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Posts Tagged ‘funeral’

The pastor said it correctly, when he remarked that there was something missing from our family gathering this weekend.  Of course, it was my Uncle Jerry – he who was always looked for to bring levity and cheer to all our family events.  In his absence, the sure hope of the gospel was on display.  What a great plan!  Who wouldn’t want a Savior like Jesus – so beautiful, so kind and patient, so sacrificing to condescend to make a way for us.  A way that turns such sorrowful days into days of rejoicing and great hope – confident hope for the day we will see this all-lovely Jesus who will surely wipe away every tear from their eyes, and death shall be no more, neither shall there be mourning, nor crying, nor pain anymore, as the former things pass away.
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Gerald (Jerry) LeClerc, 79, of Devils Lake, ND was called home by his Heavenly Father on Wednesday, July 12, 2017, at Aneta Parkview Health Center, Aneta, ND.

Gerald Alexander LeClerc was born Nov 18, 1937 in Grafton, ND, the fourth of eight children blessed to Alex and Mae (Schumacher) LeClerc. The family farmed near Grafton and Devils Lake until purchasing a farm near Drayton in 1947. Jerry’s love of the land and lifelong commitment to agriculture and rural communities, grew out of his early experiences on the family farm.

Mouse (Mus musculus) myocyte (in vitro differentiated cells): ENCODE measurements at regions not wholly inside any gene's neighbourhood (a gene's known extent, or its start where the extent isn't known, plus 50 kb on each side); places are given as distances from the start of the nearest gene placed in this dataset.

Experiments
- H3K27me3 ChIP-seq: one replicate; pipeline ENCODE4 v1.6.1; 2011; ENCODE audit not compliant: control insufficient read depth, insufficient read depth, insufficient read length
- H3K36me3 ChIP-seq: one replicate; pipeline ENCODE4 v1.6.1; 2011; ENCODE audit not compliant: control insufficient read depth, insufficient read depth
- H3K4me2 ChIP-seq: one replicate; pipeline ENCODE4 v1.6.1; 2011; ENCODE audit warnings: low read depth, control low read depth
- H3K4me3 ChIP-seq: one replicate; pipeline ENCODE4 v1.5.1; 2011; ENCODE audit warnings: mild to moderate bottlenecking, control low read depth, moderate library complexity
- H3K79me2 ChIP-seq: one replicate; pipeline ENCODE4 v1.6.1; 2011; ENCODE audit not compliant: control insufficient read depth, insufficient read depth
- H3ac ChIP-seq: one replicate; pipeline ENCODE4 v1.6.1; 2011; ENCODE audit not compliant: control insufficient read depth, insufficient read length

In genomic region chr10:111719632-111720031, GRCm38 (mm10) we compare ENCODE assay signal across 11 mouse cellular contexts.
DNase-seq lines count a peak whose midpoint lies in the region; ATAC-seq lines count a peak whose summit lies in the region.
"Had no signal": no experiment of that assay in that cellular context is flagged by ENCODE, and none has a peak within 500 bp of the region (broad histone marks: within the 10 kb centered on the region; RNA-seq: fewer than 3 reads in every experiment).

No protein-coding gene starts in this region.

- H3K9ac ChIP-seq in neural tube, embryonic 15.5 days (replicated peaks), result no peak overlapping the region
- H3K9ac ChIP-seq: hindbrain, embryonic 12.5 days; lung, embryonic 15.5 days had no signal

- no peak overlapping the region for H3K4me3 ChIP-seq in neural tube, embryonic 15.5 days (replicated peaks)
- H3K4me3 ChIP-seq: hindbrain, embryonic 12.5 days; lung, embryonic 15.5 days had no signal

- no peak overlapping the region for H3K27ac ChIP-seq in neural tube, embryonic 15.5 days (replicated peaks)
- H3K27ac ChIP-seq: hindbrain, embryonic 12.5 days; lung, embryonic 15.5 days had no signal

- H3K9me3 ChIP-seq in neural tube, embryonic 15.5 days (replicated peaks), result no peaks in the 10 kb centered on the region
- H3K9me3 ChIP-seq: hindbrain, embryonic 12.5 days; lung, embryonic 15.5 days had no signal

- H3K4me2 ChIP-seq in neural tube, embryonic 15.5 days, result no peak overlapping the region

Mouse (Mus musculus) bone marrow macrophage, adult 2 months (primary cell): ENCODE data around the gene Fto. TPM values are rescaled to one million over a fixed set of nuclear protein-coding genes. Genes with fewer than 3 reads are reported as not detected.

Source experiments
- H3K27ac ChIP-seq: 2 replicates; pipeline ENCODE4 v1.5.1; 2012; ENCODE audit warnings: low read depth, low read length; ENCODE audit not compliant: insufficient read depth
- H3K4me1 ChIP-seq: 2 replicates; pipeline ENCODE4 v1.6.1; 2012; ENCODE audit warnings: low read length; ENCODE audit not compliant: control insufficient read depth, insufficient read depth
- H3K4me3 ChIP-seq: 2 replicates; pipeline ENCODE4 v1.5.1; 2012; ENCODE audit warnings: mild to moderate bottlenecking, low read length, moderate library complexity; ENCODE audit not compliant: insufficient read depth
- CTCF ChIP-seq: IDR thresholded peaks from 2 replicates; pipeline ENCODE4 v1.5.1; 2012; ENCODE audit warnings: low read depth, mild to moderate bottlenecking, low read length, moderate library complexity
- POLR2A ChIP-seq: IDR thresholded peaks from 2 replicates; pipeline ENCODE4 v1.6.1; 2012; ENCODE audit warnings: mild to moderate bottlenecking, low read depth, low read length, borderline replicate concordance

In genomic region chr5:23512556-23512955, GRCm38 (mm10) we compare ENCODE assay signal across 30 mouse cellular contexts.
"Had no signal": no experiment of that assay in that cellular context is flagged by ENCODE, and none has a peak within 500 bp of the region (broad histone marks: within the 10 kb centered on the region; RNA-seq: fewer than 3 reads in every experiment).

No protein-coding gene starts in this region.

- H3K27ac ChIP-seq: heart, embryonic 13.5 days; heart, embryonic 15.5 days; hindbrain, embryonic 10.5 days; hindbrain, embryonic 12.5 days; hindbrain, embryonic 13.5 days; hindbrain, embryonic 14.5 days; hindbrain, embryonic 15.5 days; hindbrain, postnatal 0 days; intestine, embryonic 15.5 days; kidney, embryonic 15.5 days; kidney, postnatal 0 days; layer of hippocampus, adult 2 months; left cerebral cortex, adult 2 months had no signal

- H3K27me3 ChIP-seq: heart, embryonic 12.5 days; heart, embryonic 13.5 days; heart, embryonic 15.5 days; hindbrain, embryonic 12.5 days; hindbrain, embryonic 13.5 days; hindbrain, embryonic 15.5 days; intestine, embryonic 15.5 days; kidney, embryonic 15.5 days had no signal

Jerry graduated Devils Lake High School in 1955. After receiving his Bachelor of Science in Agriculture from NDSU, he returned to the family farm. Following the sudden death of his father in 1964, Jerry farmed on his own until 1968 when he accepted a position with NDSU Extension as Assistant County Agent, Pembina County. In 1970 he was hired interim County Agent, Towner County. In March of 1971 Jerry landed the County Agent position in Steele County, which he held for 25 years until his retirement in 1995. Throughout the course of his career, Jerry received many awards and accolades in recognition of his work, most notably the National Association of Agricultural Agents Distinguished Service Award in 1989; the NDSU Alumni Association Outstanding Agriculturalist of the Year Award in 1996; and induction into the North Dakota Agriculture Hall of Fame in 2004.

While living and working in Finley, ND, Jerry was involved in many civic and business organizations, including the Steel County Crop Improvement Association, Soil Conservation Service, and American Red Cross. He belonged to Trinity Lutheran Church in Hope, ND, and served 12 years on the Finley City Council. He claimed to have never met a Steel County resident he didn’t like, and appreciated how warmly they welcomed a Frenchman into their midst. In 2009, Jerry moved back to Devils Lake, becoming an active member of the faith community at St Peters Lutheran Church and producing an abundant vegetable garden to help supply the local food shelf.